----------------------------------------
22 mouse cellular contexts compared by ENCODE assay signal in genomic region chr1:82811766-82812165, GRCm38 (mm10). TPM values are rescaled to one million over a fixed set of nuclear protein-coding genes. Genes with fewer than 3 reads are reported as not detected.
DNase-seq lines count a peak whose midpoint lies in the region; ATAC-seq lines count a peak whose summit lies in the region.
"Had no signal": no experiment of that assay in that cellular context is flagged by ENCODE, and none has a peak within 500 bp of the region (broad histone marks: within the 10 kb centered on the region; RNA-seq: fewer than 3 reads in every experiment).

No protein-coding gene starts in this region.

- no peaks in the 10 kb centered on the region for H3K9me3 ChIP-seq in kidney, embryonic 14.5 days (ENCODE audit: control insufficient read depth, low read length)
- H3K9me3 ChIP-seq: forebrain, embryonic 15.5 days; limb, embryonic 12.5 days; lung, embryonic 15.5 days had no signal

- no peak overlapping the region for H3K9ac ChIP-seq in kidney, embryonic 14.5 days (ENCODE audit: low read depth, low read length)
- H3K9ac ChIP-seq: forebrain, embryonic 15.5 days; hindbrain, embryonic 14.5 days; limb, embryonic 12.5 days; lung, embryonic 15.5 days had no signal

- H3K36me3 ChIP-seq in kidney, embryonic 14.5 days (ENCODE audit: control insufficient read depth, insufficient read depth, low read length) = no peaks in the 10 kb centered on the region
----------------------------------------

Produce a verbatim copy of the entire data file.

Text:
22 mouse cellular contexts compared by ENCODE assay signal in genomic region chr1:82811766-82812165, GRCm38 (mm10). TPM values are rescaled to one million over a fixed set of nuclear protein-coding genes. Genes with fewer than 3 reads are reported as not detected.
DNase-seq lines count a peak whose midpoint lies in the region; ATAC-seq lines count a peak whose summit lies in the region.
"Had no signal": no experiment of that assay in that cellular context is flagged by ENCODE, and none has a peak within 500 bp of the region (broad histone marks: within the 10 kb centered on the region; RNA-seq: fewer than 3 reads in every experiment).

No protein-coding gene starts in this region.

- no peaks in the 10 kb centered on the region for H3K9me3 ChIP-seq in kidney, embryonic 14.5 days (ENCODE audit: control insufficient read depth, low read length)
- H3K9me3 ChIP-seq: forebrain, embryonic 15.5 days; limb, embryonic 12.5 days; lung, embryonic 15.5 days had no signal

- no peak overlapping the region for H3K9ac ChIP-seq in kidney, embryonic 14.5 days (ENCODE audit: low read depth, low read length)
- H3K9ac ChIP-seq: forebrain, embryonic 15.5 days; hindbrain, embryonic 14.5 days; limb, embryonic 12.5 days; lung, embryonic 15.5 days had no signal

- H3K36me3 ChIP-seq in kidney, embryonic 14.5 days (ENCODE audit: control insufficient read depth, insufficient read depth, low read length) = no peaks in the 10 kb centered on the region